Austrian wine has rapidly gained in international stature in the past decade, mostly on the strength of Austria's dry white wines produced within a 20-mile radius of the small city of Krems on the Danube, less than 50 miles west of Vienna. The steep, terraced, riverside vineyards of the Wachau, immediately west of Krems, as well as geologically diverse sites on the edges of the city and to the north in the Kamptal, yield Austria's most brilliant and distinctive wines. Differences among Austrian wines within close proximity to one another are often dramatic.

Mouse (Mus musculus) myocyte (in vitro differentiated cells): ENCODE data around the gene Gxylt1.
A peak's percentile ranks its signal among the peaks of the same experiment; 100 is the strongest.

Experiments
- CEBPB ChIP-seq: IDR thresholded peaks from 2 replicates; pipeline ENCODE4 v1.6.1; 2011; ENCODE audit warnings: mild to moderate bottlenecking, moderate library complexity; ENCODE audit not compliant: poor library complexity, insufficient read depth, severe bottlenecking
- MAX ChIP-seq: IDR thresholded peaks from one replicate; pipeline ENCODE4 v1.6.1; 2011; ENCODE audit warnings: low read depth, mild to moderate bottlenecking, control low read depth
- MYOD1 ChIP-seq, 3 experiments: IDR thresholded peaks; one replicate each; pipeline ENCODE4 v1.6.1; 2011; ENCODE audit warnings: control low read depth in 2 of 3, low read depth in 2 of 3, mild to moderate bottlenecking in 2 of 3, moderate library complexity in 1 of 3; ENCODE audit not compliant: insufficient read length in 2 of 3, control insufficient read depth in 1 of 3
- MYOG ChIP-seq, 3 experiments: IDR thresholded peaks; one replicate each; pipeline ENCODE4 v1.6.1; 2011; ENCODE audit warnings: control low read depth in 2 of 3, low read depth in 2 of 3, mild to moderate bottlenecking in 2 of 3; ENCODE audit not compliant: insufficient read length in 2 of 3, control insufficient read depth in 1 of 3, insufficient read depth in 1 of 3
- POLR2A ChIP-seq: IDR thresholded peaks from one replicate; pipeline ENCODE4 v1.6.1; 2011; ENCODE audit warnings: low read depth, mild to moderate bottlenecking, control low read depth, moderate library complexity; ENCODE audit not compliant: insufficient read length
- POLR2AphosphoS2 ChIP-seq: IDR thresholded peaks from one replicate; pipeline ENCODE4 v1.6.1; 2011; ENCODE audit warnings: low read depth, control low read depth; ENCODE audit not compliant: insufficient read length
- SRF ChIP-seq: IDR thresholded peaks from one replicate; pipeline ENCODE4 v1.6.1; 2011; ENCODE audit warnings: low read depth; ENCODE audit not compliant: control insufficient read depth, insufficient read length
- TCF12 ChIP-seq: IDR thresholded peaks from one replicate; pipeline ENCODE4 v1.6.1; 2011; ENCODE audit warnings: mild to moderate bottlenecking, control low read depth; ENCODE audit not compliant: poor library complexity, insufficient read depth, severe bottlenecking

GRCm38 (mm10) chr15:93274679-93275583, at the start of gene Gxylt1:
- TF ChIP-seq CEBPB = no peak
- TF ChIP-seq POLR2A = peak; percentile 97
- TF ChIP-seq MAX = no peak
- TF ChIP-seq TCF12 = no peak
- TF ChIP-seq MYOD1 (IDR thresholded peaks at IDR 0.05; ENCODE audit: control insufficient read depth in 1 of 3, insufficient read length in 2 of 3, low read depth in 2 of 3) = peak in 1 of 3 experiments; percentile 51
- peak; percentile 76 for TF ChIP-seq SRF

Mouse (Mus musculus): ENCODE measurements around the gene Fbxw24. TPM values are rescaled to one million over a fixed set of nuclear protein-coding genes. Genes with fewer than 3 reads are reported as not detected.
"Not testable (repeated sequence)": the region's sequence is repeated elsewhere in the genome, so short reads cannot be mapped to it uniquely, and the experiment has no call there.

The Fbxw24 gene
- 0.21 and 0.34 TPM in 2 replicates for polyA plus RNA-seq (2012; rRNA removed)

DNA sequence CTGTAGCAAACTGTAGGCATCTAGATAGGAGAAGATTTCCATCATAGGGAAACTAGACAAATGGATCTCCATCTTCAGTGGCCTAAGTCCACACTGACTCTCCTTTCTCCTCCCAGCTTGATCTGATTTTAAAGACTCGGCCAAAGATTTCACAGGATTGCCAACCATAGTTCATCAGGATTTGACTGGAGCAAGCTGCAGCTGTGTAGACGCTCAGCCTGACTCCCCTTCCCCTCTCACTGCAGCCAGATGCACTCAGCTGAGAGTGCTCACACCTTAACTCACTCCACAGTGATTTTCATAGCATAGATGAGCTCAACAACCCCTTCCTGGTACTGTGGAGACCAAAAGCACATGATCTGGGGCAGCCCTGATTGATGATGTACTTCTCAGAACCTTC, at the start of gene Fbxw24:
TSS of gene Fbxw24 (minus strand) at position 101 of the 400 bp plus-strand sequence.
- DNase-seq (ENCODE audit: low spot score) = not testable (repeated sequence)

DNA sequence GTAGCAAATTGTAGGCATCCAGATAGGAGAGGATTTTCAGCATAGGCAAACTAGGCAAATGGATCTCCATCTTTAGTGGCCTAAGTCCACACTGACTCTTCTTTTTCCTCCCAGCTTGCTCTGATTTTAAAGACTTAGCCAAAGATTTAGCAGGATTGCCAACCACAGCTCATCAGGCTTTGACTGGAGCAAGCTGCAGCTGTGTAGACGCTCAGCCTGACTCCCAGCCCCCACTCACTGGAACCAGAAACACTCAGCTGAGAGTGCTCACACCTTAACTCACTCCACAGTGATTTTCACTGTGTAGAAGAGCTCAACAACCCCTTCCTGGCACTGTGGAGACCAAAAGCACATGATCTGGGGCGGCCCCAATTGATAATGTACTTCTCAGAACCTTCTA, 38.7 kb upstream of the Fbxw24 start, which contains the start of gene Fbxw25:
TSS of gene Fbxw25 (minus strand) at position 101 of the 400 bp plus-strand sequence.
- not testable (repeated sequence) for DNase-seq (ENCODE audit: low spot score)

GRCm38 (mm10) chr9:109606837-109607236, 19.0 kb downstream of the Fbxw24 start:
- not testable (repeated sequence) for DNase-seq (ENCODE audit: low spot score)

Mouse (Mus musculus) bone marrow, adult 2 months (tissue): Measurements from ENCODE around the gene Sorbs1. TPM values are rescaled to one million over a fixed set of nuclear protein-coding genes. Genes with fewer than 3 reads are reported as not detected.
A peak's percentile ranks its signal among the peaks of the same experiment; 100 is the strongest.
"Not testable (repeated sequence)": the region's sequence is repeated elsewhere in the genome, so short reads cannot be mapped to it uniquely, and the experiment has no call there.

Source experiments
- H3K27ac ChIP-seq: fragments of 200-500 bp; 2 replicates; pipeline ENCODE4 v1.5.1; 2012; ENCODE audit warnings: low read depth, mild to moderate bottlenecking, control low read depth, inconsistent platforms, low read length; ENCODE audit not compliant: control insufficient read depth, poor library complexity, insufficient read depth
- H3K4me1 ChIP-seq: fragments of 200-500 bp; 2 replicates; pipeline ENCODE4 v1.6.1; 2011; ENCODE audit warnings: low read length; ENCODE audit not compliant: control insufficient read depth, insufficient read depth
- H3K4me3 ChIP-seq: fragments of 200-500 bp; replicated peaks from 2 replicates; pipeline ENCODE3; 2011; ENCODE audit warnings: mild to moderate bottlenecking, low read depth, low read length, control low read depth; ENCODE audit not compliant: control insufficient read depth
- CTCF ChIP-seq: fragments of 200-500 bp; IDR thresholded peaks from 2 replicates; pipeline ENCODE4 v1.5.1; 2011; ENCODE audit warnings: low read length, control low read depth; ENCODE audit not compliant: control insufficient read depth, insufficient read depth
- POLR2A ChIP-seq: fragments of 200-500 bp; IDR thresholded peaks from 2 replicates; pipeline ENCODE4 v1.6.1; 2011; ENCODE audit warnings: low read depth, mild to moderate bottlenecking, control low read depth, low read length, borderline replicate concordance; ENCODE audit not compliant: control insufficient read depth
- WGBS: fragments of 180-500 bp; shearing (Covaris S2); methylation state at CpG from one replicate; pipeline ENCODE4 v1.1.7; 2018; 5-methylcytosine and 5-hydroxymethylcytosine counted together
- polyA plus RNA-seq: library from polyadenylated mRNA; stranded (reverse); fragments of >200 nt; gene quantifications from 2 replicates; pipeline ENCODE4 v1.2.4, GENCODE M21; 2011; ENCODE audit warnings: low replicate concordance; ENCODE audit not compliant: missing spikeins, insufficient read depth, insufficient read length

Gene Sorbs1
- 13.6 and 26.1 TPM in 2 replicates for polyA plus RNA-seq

Land of Austria
Nearly as dramatic, is the sight of such geological formations as crumbling volcanic slopes, sandstone buttes, and huge wavelike mounds of ancient glacial dust called loess.
Burgenland, a long, narrow swath of land running the length of Austria's border with Hungary, is home to the majority of Austria's red wines and botrytis-influenced sweet wines. Northern Burgenland is subdivided into two viticultural regions, the Neusiedlersee and Neusiedlersee-Hügelland, both named for the long, shallow lake that runs between them. To the south two red Austrian wine regions are appropriately known as Mittelburgenland and Südburgenland.